A species of whip-lash squid
Squids are marine cephalopods (class Cephalopoda, phylum Mollusca) with ten arms and tentacles (at some point in life), secondary armature on their suckers, and lacking the internal shell specific to cuttlefish. This large, diverse group of invertebrates comprise the order Teuthida (sometimes listed as order or suborder Teuthoidea) or, in some classifications, the orders Oegopsida and Myopsida (listed as suborders of Teuthida in some taxonomies). Like all cephalopods, squids are characterized by bilateral symmetry, a prominent head, and a modification of the mollusk foot into the form of arms or tentacles surrounding the mouth, which has beak-like jaws.
Squids belong to the subclass Coleoidea along with octopuses, cuttlefish, and extinct belemites. They differ from octopuses in that octopuses have eight arms and no tentacles, while squids and cuttlefish, at some point in their life cycle, have eight arms and two tentacles. (Tentacles tend to be longer than arms and usually have suckers as their tips only.) The suckers of squids also have hooks and/or sucker rings, while octopuses have simple suckers without secondary armature (O'Shea 2006). Squids differ from the squid-like cuttlefish in that cuttlefish have an internal shell (cuttlebone) on their back. Some squid species lose their tentacles in post-larval stages, and thus the adult only has eight arms (O'Shea 2006).
Squids not only play a key role in the marine food chains—they prey on fish, crustaceans, and other mollusks, and in turn are preyed on by fish and aquatic mammals, such as whales—but they also serve as a popular source of food for humans. Squids also offer aesthetic value, as a popular item in public aquariums and as a focal point in movies and literature.
There are about 300 species of squid, classified into 28 families. Some cephalopods whose common name includes "squid" (bobtail squid, ram's horn squid, vampire squid) are taxonomically different.
The colossal squid (Mesonychoteuthis hamiltoni) and giant squids (Architeuthisare sp.) are the world's largest invertebrates. Their tentacles are particularly formidable, having powerful suckers and deadly teeth at the ends of the tentacles. The teeth of the giant squid are small, "bottle-cap" shaped circular saws, while the tentacles of the colossal squid wield two long rows of thick, sharp, finger-length screws of protruding bone.
The majority of squid are no more than 60 centimeters long, although the giant squid (Architeuthisare sp.) may reach 13 meters (40 feet) in length. In 2003, however, a large specimen of an abundant but poorly understood species Mesonychoteuthis hamiltoni (the colossal squid) was discovered. This species may grow to 14 meters in length, making it the largest invertebrate in the world.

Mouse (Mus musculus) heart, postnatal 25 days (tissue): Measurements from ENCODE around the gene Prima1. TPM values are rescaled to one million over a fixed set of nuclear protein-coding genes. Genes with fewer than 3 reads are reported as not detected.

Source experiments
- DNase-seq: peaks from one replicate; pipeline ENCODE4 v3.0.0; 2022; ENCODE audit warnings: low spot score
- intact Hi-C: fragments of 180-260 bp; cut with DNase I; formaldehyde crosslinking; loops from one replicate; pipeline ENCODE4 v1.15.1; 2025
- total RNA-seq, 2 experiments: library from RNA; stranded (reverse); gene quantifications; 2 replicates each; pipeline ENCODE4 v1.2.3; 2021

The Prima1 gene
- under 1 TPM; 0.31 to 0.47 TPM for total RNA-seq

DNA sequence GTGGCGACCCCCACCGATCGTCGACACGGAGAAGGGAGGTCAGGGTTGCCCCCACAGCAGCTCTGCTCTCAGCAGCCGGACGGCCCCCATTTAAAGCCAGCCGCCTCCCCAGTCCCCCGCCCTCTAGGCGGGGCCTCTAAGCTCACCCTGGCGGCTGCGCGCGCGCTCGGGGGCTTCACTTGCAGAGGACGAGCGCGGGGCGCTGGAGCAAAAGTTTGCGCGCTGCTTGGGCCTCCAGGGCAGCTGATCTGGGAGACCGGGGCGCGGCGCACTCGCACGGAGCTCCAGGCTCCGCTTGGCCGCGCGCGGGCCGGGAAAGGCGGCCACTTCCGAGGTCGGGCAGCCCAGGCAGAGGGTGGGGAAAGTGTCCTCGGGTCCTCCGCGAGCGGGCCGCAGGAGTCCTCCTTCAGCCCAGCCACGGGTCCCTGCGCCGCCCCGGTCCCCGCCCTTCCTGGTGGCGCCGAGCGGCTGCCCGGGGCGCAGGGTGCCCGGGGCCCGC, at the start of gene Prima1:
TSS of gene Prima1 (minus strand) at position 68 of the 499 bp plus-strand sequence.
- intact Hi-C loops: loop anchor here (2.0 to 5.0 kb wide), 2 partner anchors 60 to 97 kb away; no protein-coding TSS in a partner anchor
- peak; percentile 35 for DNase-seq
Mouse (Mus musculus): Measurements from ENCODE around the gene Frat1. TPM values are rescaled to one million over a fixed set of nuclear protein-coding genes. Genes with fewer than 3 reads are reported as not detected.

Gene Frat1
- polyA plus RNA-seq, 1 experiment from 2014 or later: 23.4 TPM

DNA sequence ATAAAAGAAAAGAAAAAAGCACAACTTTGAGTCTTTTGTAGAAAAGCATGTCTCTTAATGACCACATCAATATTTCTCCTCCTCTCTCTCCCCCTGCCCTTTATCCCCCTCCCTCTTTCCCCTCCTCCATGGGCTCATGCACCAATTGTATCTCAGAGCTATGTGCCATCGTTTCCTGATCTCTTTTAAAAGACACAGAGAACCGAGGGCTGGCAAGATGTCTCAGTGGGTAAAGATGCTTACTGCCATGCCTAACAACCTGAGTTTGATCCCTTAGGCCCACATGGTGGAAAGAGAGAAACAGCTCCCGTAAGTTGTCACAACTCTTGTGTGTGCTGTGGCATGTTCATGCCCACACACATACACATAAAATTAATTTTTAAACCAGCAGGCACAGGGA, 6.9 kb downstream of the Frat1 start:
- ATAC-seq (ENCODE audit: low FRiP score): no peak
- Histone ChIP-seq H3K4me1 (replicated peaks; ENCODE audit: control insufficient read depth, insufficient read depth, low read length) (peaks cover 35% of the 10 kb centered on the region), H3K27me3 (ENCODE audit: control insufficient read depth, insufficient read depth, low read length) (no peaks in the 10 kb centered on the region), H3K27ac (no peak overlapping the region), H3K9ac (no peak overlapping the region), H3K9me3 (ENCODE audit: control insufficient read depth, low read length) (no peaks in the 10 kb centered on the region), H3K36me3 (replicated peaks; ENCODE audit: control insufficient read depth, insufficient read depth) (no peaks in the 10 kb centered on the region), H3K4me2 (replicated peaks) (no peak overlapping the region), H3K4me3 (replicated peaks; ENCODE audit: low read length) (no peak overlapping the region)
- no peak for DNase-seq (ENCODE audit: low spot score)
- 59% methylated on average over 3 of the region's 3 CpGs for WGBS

There have been reports of the largest being over 60 feet and weighing over one ton (Vecchione 2006). O'Shea (2006), however, discounts reports of Architeuthisare sp. being 60 feet in length as a myth, noting exaggeration of size by lengthening of specimens—stretching their tentacle arms like rubber bands. He likewise discounts reports of specimens weighing up to one ton. The size of Mesonychoteuthis hamiltoni, considered to be the largest squid, is based on estimates. Giant squids are featured in literature and folklore, with a strongly frightening connotation. Even the adult giant squids are not immune from predators—they show up in the stomach of sperm whales.
The tentacles are a type of muscular hydrostat and have suckers. If severed, the tentacles do not grow back.
Squid have chromatophores (pigment-containing and light-reflecting cells) embedded in their skin in the outer layer of mantle and they can change color and readily blend in with their surroundings to avoid predators. Squids also have the ability to expel ink if threatened.
A squid's bony structure is internalized. There is a single flat plate structure buried within the soft tissue, referred to as the gladius or pen.
Squids have a specialized foot called the siphon, or hyponome, that enables them to move by expelling water under pressure. Squids are the most skilled of the coleoids at this form of jet propulsion. In this method, oxygenated water is taken into the mantle cavity. Through muscular contraction of this cavity, the spent water is expelled through the hyponome, created by a fold in the mantle. Motion of squids is usually backward as water is forced out anteriorly through the hyponome, but direction can be controlled somewhat by pointing it in different directions, and a typical squid has fins, sometimes more than two (O'Shea 2006). While jet propulsion requires more energy than the means used by fish, and is normally slower, squids rival fish in their speed of swimming (Young et al. 1996).
The mouth of the squid is equipped with a sharp horny beak made of chitin, used to kill and tear prey into manageable pieces. Captured whales, which consume squid, often have squid beaks in their stomachs, the beak being the only indigestible part of the squid. The mouth contains the radula (the rough tongue common to all mollusks except bivalvia and aplacophora).